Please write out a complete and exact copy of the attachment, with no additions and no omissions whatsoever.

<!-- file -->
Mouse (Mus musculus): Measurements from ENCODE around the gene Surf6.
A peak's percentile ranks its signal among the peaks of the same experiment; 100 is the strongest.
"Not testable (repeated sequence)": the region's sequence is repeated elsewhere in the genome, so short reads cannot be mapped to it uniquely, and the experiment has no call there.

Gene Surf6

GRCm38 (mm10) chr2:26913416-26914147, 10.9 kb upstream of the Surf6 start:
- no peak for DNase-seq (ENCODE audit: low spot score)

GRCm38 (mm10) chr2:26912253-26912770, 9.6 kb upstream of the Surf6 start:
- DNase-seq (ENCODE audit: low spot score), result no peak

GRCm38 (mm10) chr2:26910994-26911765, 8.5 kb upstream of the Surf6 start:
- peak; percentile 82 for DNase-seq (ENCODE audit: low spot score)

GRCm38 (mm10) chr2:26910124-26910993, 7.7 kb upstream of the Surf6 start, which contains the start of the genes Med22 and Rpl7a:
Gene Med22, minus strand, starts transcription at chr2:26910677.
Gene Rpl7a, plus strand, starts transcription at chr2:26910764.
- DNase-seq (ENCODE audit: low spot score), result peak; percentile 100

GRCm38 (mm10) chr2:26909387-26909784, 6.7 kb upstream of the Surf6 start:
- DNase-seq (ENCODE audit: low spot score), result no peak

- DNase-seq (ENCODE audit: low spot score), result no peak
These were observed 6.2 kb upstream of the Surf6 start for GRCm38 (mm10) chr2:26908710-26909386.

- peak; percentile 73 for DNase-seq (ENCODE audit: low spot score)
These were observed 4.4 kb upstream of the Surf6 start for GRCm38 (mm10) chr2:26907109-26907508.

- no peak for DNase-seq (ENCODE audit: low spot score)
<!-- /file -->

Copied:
Mouse (Mus musculus): Measurements from ENCODE around the gene Surf6.
A peak's percentile ranks its signal among the peaks of the same experiment; 100 is the strongest.
"Not testable (repeated sequence)": the region's sequence is repeated elsewhere in the genome, so short reads cannot be mapped to it uniquely, and the experiment has no call there.

Gene Surf6

GRCm38 (mm10) chr2:26913416-26914147, 10.9 kb upstream of the Surf6 start:
- no peak for DNase-seq (ENCODE audit: low spot score)

GRCm38 (mm10) chr2:26912253-26912770, 9.6 kb upstream of the Surf6 start:
- DNase-seq (ENCODE audit: low spot score), result no peak

GRCm38 (mm10) chr2:26910994-26911765, 8.5 kb upstream of the Surf6 start:
- peak; percentile 82 for DNase-seq (ENCODE audit: low spot score)

GRCm38 (mm10) chr2:26910124-26910993, 7.7 kb upstream of the Surf6 start, which contains the start of the genes Med22 and Rpl7a:
Gene Med22, minus strand, starts transcription at chr2:26910677.
Gene Rpl7a, plus strand, starts transcription at chr2:26910764.
- DNase-seq (ENCODE audit: low spot score), result peak; percentile 100

GRCm38 (mm10) chr2:26909387-26909784, 6.7 kb upstream of the Surf6 start:
- DNase-seq (ENCODE audit: low spot score), result no peak

- DNase-seq (ENCODE audit: low spot score), result no peak
These were observed 6.2 kb upstream of the Surf6 start for GRCm38 (mm10) chr2:26908710-26909386.

- peak; percentile 73 for DNase-seq (ENCODE audit: low spot score)
These were observed 4.4 kb upstream of the Surf6 start for GRCm38 (mm10) chr2:26907109-26907508.

- no peak for DNase-seq (ENCODE audit: low spot score)